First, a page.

—COERCION. It is noteworthy that originally the most extreme particularists had the least objection to the coercion of a state by the federal government. In writing to Monroe, Aug. 11, 1786, Jefferson says: "There never will be money in the treasury till the confederacy shows its teeth. The states must see the rod: perhaps it must be felt by some one of them. * * Every rational citizen must wish to see an effective instrument of coercion, and should fear to see it on any other element than the water." And still more fully, Aug. 4, 1787: "It has been so often said as to be generally believed, that congress have no power by the confederation to enforce anything, for example, contributions of money. It was not necessary to give them that power expressly; they have it by the law of nature. When two parties make a compact, there results to each a power of compelling the other to execute it." This was the general ground on which the democratic members of congress, in 1861-5, while still holding the constitution to be a "compact," voted for the prosecution of the war. It may also explain the reason why both the Virginia and New Jersey plans in 1787 (see
—Either of these plans would have been hazardous. Madison himself said that "the use of force against a state would look more like a declaration of war than an infliction of punishment, and would probably be considered by the party attacked as a dissolution of all previous compacts by which it might be bound." This expression, justified as it is by common sense, has often been quoted as a condemnation of "coercion." But it must be noted that no such "use of force against a state" was ever authorized by the constitution. That instrument gave an indirect and far safer power of coercion, 1, in the case of states, by extending the power of the federal judiciary to state laws involving the construction of the constitution (see
—Nevertheless the opinion was strangely prevalent in 1860-61, that, because congress had no power to "coerce" a state, secession could not be interfered with. The simplest argument for this view can be found in President Buchanan's message of Dec. 3, 1860. It was the main encouragement to secession by a single state; it was announced again and again by the border states during the winter of 1860-61; and the consciousness of its general existence threw the Lincoln administration at first altogether upon the defensive. (See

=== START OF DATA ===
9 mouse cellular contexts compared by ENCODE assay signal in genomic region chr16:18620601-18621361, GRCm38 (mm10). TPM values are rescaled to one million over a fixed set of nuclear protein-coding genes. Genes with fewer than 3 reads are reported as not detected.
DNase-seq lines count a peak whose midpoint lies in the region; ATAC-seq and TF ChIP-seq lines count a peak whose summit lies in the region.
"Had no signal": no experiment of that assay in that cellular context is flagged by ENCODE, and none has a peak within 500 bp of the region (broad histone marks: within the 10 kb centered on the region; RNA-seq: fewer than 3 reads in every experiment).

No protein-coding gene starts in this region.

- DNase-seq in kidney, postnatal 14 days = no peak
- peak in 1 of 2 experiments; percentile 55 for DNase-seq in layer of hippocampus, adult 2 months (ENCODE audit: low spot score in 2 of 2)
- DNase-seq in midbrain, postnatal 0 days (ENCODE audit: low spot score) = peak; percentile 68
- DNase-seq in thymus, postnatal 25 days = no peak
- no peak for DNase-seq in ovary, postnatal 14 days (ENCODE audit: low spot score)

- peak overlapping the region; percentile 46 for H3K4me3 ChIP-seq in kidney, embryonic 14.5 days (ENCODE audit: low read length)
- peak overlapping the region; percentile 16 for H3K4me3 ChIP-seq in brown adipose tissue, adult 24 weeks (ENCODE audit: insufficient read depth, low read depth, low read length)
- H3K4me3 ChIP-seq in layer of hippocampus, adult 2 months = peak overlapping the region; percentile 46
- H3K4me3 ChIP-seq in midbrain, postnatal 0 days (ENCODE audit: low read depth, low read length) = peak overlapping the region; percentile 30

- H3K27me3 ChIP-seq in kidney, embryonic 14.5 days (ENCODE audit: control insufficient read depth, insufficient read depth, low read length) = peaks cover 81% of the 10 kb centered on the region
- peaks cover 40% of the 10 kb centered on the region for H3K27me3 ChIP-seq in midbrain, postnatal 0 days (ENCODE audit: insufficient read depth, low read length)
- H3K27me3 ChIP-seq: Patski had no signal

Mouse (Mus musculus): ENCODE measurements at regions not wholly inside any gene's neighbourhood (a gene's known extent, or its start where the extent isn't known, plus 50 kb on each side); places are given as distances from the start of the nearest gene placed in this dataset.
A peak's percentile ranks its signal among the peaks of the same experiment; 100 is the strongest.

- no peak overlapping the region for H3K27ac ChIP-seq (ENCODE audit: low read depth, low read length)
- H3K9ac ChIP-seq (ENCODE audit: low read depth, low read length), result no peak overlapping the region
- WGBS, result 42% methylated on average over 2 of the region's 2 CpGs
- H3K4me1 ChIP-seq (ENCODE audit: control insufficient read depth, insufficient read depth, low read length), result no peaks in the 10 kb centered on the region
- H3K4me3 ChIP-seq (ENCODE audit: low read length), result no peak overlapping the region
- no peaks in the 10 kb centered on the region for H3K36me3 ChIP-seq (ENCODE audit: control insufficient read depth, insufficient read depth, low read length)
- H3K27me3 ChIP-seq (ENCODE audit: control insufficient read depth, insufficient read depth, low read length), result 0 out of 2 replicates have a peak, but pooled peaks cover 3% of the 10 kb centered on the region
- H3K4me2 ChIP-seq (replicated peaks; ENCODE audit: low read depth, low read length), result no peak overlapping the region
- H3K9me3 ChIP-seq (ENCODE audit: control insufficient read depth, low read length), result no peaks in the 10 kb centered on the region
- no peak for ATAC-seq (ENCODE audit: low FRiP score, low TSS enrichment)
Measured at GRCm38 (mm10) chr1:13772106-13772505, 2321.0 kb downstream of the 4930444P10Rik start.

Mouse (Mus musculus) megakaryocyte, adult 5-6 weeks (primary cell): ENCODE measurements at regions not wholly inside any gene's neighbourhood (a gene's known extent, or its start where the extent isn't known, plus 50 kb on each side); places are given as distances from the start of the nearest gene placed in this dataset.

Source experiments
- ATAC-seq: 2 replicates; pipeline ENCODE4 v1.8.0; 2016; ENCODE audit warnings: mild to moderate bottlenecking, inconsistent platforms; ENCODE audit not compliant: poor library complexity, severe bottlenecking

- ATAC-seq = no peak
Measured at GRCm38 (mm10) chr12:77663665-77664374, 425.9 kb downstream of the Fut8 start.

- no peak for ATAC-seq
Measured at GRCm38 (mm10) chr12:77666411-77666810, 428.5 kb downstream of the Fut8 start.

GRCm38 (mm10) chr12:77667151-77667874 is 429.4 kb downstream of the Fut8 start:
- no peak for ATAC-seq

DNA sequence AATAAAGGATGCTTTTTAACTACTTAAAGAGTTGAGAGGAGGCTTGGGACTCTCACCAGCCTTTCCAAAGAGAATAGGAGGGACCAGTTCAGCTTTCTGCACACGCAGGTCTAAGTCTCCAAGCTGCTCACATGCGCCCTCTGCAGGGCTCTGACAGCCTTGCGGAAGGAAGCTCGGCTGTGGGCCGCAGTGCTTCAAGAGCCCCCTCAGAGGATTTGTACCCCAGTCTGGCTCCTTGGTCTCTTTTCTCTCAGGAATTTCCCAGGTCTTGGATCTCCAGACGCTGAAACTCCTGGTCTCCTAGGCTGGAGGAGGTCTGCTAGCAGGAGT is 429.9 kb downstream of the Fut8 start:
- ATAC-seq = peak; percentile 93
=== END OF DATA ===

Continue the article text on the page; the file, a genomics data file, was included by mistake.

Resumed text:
—Voluntary secession had really spent its force in carrying Georgia, Alabama, Louisiana and Texas with it; but it relied on carrying the other slave states with it on the plea of resistance to coercion, when President Lincoln should call for troops to enforce the laws. In two of them it succeeded fairly: Arkansas passed an ordinance of secession May 6, and North Carolina May 20. (See those states.) In Virginia and Tennessee, another plan had to be adopted. The convention, while nominally submitting the ordinance of secession to popular vote, first formed "military leagues" with the confederate states; confederate troops at once swarmed over their territory; and under their auspices the popular vote became a farce. In this way Virginia's ordinance was ratified May 23, and Tennessee's June 18. Here the current stopped: in Maryland, Kentucky and Missouri much the same plan was tried as in Texas, but it was a failure. (See those states.) In Delaware alone of the slave states, secession seems to have had no advocates.
—The United States supreme court has finally decided that the ordinances of secession were entirely void, and that a state government steps out of its sphere when it undertakes to organize armed resistance to the federal government. Reconstruction by congress does not seem to have been founded on the notion that the ordinances of secession had so far taken the states out of the Union as to require their readmission, but on the theory that the state governments had either been vacated by the fault of the individual citizens of the state, or had been seized upon by usurpers; that in either case the reconstruction must be under the authority of the federal government; and that individuals who had been guilty of treason were estopped from objecting to the methods which congress might see fit to employ. (See
—Finally, the suppression of the doctrine of secession by force has established the political existence of the nation, as distinguished even from all the states. It has done so, not by the facts that all the seceding states, in their new constitutions, expressly disavowed any right of secession, and declared the primary allegiance of the individual citizen to be due to the United States; but by the higher fact that the nation has plainly expressed and successfully enforced its will in the matter. For the future, all men are bound to take notice that it is the nation that wills that there should be state governments, and not states which will that there should be a national government. The ultimate results of secession in this way no man can foresee. (See
—The theory of the right of secession will be found in Centz's Republic of Republics; Fowler's Sectional Controversy; 1 Calhoun's Works, 300; 1 Tucker's Blackstone, Appendix, 187; 1 Stephens' War Between the States, 495; Rawle's Commentaries on the Constitution, 302; Appleton's Annual Cyclopœdia. 1861, 614 (Davis' Message of April 29). The study of Mr. Fisher's theory of "constitutional secession," by amicable agreement between the federal government and a seceding state, will also be found interesting and profitable: see Fisher's Trial of the Constitution, 160, 167. (See